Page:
In its brief, Iolab asks that, in the alternative, this Court reverse summary judgment because there exist material issues of fact as to causation. At oral argument, however, Iolab conceded that the insurers would not be required to provide indemnification for liability based on sales of an infringing product, regardless of whether or not the infringer generated those sales through advertising. Moreover, Iolab has not alleged any additional facts that would warrant reversal to determine the issue of causation and therefore we decline Iolab's request. Although causation is a question of fact, it may be decided as a matter of law if, under undisputed facts, reasonable minds could not differ. Onciano v. Golden Palace Restaurant, 219 Cal.App.3d 385, 394-95, 268 Cal.Rptr. 96 (1990). Here, we decide the question of causation as a matter of law, because Iolab's only remaining argument in support of its contention that there was a causal connection between its advertising and its infringing activities does not require any additional factual findings.
In the context of policies written to protect against claims of advertising injury, "piracy" means misappropriation or plagiarism found in the elements of the advertisement itself — in its text form, logo, or pictures — rather than in the product being advertised. Iolab's claim of piracy arising out of advertising has no basis because Dr. Jensen's claim was based on Iolab's infringement of his patent for the intraocular lens itself rather than on an element of Iolab's advertising of the lens.
While patent infringement can be piracy of the advertised product, generally it is not piracy of the elements of the advertisement itself. The policies in question seem designed to cover two types of injury which might occur in the course of advertising: First, dignitary injuries such as defamation, libel, and invasion of privacy and, second, various kinds of misappropriation and passing off which might occur in the text, words, or form of an advertisement. Iolab's infringement of Dr. Jensen's patent does not fit into either of these categories. Iolab was held liable for patent infringement based on its for-profit sales of the intraocular lens, not on piracy of elements of Dr. Jensen's advertising. Had Iolab merely advertised the intraocular lens but not sold the product, Dr. Jensen could not have accused Iolab of infringing his patent. Since Iolab's advertising of the intraocular lens was not an element of Dr. Jensen's claim, Iolab could not reasonably have expected insurance coverage for its infringement. Moreover, although in Bank of the West, the California Supreme Court appears to leave open the possibility that in some cases, a patent infringement claim may be "based on . . . the advertisement," Bank of the West, 2 Cal.4th at 1275, 10 Cal.Rptr.2d 538, 833 P.2d 545, we hold that Dr. Jensen's claim against Iolab was not based on the advertising of the intraocular lens.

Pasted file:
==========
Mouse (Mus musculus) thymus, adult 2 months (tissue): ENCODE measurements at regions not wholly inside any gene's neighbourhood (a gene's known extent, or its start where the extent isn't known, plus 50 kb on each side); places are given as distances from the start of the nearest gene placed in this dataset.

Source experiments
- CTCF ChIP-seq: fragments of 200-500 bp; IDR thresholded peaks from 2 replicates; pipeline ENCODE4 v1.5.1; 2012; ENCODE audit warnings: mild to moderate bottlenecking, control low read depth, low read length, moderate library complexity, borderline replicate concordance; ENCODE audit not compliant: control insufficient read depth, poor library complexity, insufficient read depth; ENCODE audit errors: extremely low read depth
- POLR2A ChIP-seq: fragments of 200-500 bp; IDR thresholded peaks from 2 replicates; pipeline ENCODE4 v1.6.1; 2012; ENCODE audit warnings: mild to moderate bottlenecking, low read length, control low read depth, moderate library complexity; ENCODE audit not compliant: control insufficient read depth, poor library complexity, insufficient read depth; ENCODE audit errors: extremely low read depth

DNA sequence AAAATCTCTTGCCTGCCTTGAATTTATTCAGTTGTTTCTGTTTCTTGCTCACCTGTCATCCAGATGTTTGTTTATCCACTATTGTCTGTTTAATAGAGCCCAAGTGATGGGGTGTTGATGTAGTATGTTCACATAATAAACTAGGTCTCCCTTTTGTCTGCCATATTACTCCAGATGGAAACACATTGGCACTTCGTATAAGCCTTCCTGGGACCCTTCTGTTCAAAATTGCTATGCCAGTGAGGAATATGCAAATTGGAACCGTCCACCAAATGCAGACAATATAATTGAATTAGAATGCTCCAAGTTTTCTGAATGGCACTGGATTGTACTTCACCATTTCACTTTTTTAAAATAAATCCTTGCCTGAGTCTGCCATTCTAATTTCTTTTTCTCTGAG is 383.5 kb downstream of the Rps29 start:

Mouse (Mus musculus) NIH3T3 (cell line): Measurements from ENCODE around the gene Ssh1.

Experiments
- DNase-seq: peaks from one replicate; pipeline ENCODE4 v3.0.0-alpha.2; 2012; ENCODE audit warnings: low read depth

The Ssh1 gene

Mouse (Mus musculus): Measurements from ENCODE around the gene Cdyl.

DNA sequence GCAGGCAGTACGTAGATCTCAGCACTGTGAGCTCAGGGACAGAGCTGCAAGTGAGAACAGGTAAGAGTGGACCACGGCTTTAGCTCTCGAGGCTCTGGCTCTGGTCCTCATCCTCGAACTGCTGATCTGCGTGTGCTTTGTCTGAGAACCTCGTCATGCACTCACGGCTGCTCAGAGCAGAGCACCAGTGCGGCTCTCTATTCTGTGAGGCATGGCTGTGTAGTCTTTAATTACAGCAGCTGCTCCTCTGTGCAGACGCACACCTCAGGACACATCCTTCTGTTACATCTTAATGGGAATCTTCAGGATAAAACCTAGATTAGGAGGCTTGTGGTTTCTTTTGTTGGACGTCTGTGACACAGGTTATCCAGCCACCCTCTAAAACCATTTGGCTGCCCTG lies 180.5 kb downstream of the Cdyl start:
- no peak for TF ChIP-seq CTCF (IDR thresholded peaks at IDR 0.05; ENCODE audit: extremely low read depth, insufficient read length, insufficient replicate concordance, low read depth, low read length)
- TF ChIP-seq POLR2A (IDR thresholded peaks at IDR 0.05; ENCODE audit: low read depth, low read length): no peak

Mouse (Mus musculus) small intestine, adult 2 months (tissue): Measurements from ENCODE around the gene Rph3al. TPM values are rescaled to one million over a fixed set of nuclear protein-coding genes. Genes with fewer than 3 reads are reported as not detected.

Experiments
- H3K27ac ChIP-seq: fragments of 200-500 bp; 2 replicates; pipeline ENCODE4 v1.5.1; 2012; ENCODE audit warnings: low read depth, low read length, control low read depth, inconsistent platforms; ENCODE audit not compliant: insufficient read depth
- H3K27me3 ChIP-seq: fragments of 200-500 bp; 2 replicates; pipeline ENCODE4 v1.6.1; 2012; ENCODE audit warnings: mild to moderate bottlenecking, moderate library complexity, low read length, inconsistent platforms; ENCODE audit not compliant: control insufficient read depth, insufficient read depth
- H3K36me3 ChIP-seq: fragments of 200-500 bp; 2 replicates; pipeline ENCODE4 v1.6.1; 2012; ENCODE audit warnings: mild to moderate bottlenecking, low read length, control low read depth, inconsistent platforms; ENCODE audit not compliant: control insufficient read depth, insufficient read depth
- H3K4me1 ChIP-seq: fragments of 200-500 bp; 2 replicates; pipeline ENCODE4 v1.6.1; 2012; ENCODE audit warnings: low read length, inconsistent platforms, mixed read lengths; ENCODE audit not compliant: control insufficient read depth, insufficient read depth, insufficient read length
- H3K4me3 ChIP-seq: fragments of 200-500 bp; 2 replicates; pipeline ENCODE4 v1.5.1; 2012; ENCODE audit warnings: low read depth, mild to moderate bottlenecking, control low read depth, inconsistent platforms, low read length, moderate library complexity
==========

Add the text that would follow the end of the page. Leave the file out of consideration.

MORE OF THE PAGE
The Bank of the West court did not provide examples of what constitutes a patent infringement claim based on advertising of a patented invention. Although the issue is not before us, where the advertising and the infringing sales are merged, as in sale of a patented product by mail order catalogue, or where an entity uses an advertising technique that is itself patented, a court might possibly hold that the infringement arises out of or is committed in the advertising.
Iolab's claim with regard to the relationship between its advertising activities and the Jensen loss does not establish the causal nexus required by Bank of the West. First, under Bank of the West, Iolab would have to show its advertising caused the patent infringement, not the liability. Second, Iolab fails to show that the Jensen loss was caused by its advertising rather than its infringement of Dr. Jensen's patent. The fact that Dr. Jensen produced evidence of Iolab's extensive advertising activities in response to Iolab's attempt to raise a section 271(e)(1) defense, does not establish that the advertising caused the infringement. The advertising was merely evidence of the commercial nature of Iolab's infringing activities. Iolab infringed Dr. Jensen's patent because it sold the intraocular lens, and did so for commercial gain rather than for research. Iolab's advertising activities did not cause the infringement, but merely helped to establish that Iolab's interest in the Jensen patent was for profit and not for research or to obtain FDA approval. Consequently, the Jensen loss was caused by Iolab's patent infringement not by its advertising activities.
Accordingly, the Jensen loss was not covered under the policies in question and the grant of the motions to dismiss and summary judgment was appropriate.
With respect to the excess insurers, we affirm the district court on the ground that under California law, primary coverage must be exhausted before liability attaches to the excess insurers. Iolab did not exhaust its primary coverage and did not establish that the Jensen loss would ever trigger excess coverage and thus the district court properly dismissed Iolab's claim against the excess insurers. With respect to the primary insurers, we affirm the district court on the ground that Iolab's infringing activities did not constitute "piracy arising out of advertising activities" and, thus, as a matter of law, Iolab cannot show that the Jensen loss was covered by the insurance policies. Consequently, the district court properly dismissed the claims against or granted summary judgment in favor of each of the primary and excess insurers.